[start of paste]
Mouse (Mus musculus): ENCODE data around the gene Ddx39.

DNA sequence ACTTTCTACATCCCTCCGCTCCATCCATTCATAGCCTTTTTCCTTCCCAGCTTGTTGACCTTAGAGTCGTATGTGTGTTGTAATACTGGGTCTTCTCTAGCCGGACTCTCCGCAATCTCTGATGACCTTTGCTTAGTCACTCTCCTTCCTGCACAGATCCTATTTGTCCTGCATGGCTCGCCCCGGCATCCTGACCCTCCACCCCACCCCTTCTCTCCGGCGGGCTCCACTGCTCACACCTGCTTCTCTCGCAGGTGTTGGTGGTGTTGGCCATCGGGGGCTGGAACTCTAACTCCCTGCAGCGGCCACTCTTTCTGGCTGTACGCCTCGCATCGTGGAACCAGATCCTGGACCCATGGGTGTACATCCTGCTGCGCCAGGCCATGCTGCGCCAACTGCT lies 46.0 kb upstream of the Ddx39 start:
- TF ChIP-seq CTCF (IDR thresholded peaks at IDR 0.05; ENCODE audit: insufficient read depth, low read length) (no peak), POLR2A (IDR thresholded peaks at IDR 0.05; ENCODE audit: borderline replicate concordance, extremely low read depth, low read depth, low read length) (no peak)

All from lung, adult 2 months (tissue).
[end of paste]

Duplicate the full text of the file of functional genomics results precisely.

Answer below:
Mouse (Mus musculus): ENCODE data around the gene Ddx39.

DNA sequence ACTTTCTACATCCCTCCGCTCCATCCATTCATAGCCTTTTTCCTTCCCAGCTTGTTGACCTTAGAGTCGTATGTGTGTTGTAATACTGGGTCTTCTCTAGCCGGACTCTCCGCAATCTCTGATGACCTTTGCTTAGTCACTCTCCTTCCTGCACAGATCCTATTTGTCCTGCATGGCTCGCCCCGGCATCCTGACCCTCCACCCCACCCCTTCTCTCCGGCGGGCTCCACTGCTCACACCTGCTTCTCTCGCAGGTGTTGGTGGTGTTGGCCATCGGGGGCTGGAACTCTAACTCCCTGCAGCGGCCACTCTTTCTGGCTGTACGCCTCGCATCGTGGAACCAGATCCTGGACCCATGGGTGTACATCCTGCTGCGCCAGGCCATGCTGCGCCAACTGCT lies 46.0 kb upstream of the Ddx39 start:
- TF ChIP-seq CTCF (IDR thresholded peaks at IDR 0.05; ENCODE audit: insufficient read depth, low read length) (no peak), POLR2A (IDR thresholded peaks at IDR 0.05; ENCODE audit: borderline replicate concordance, extremely low read depth, low read depth, low read length) (no peak)

All from lung, adult 2 months (tissue).